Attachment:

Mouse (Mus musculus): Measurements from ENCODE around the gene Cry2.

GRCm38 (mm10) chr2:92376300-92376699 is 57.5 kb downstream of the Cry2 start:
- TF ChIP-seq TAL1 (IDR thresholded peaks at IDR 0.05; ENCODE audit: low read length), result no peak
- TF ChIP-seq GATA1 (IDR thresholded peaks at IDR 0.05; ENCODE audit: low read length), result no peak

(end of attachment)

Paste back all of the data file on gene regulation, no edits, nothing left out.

Mouse (Mus musculus): Measurements from ENCODE around the gene Cry2.

GRCm38 (mm10) chr2:92376300-92376699 is 57.5 kb downstream of the Cry2 start:
- TF ChIP-seq TAL1 (IDR thresholded peaks at IDR 0.05; ENCODE audit: low read length), result no peak
- TF ChIP-seq GATA1 (IDR thresholded peaks at IDR 0.05; ENCODE audit: low read length), result no peak